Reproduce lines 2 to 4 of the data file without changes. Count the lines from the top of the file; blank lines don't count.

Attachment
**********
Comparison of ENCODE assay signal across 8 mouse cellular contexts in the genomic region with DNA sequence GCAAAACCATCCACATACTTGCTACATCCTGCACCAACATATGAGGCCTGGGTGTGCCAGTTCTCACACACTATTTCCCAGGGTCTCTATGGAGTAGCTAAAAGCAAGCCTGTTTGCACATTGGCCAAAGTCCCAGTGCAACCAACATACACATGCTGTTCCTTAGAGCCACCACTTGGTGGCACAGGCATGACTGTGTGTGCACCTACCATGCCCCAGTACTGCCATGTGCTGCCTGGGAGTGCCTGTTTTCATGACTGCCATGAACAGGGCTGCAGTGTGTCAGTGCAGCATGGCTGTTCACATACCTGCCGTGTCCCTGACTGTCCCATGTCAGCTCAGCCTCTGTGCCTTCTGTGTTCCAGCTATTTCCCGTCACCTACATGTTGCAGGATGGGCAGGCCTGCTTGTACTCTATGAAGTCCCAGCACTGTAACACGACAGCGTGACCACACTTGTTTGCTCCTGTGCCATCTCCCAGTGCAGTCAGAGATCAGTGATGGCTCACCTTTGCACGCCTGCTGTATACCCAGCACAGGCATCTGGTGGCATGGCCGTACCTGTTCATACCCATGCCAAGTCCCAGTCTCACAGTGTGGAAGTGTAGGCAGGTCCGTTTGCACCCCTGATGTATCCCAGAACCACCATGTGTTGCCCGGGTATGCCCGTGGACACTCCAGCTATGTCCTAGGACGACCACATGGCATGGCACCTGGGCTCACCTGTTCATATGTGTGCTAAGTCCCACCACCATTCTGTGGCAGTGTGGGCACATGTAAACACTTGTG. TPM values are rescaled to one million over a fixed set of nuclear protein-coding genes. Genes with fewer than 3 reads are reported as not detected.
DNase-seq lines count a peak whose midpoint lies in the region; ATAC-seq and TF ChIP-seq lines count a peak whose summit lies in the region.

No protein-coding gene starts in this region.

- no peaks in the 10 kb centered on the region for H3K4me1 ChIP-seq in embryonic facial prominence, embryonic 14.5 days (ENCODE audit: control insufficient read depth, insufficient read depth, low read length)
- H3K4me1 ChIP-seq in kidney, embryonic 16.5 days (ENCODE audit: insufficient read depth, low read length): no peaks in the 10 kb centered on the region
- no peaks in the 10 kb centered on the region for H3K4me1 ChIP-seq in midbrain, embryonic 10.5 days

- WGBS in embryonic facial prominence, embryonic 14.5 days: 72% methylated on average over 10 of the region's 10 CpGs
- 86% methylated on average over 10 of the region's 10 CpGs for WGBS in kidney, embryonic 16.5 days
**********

DNase-seq lines count a peak whose midpoint lies in the region; ATAC-seq and TF ChIP-seq lines count a peak whose summit lies in the region.

No protein-coding gene starts in this region.

- no peaks in the 10 kb centered on the region for H3K4me1 ChIP-seq in embryonic facial prominence, embryonic 14.5 days (ENCODE audit: control insufficient read depth, insufficient read depth, low read length)